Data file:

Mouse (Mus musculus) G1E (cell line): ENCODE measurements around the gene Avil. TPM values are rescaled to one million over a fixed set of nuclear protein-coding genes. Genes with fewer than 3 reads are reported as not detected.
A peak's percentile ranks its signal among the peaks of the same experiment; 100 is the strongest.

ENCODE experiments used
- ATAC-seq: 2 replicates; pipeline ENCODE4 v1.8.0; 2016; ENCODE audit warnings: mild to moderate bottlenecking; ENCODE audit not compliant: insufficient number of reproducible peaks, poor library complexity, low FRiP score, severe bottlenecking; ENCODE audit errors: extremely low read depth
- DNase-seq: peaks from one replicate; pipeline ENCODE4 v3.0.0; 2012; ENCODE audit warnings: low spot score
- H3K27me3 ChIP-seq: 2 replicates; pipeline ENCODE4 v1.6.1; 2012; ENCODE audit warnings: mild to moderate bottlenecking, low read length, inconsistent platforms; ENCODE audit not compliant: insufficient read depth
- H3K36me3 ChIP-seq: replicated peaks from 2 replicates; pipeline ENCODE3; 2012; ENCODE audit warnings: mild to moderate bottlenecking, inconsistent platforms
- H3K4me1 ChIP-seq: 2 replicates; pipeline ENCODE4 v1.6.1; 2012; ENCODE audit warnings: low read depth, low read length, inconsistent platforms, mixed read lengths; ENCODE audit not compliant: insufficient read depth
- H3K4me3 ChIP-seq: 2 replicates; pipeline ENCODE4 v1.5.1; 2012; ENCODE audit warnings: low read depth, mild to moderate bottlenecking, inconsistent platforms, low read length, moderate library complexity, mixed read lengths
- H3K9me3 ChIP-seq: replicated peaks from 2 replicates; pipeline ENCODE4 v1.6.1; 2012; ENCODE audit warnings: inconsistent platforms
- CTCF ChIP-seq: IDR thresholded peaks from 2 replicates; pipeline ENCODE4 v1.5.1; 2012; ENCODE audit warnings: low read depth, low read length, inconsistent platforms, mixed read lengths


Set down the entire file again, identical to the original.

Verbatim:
Mouse (Mus musculus) G1E (cell line): ENCODE measurements around the gene Avil. TPM values are rescaled to one million over a fixed set of nuclear protein-coding genes. Genes with fewer than 3 reads are reported as not detected.
A peak's percentile ranks its signal among the peaks of the same experiment; 100 is the strongest.

ENCODE experiments used
- ATAC-seq: 2 replicates; pipeline ENCODE4 v1.8.0; 2016; ENCODE audit warnings: mild to moderate bottlenecking; ENCODE audit not compliant: insufficient number of reproducible peaks, poor library complexity, low FRiP score, severe bottlenecking; ENCODE audit errors: extremely low read depth
- DNase-seq: peaks from one replicate; pipeline ENCODE4 v3.0.0; 2012; ENCODE audit warnings: low spot score
- H3K27me3 ChIP-seq: 2 replicates; pipeline ENCODE4 v1.6.1; 2012; ENCODE audit warnings: mild to moderate bottlenecking, low read length, inconsistent platforms; ENCODE audit not compliant: insufficient read depth
- H3K36me3 ChIP-seq: replicated peaks from 2 replicates; pipeline ENCODE3; 2012; ENCODE audit warnings: mild to moderate bottlenecking, inconsistent platforms
- H3K4me1 ChIP-seq: 2 replicates; pipeline ENCODE4 v1.6.1; 2012; ENCODE audit warnings: low read depth, low read length, inconsistent platforms, mixed read lengths; ENCODE audit not compliant: insufficient read depth
- H3K4me3 ChIP-seq: 2 replicates; pipeline ENCODE4 v1.5.1; 2012; ENCODE audit warnings: low read depth, mild to moderate bottlenecking, inconsistent platforms, low read length, moderate library complexity, mixed read lengths
- H3K9me3 ChIP-seq: replicated peaks from 2 replicates; pipeline ENCODE4 v1.6.1; 2012; ENCODE audit warnings: inconsistent platforms
- CTCF ChIP-seq: IDR thresholded peaks from 2 replicates; pipeline ENCODE4 v1.5.1; 2012; ENCODE audit warnings: low read depth, low read length, inconsistent platforms, mixed read lengths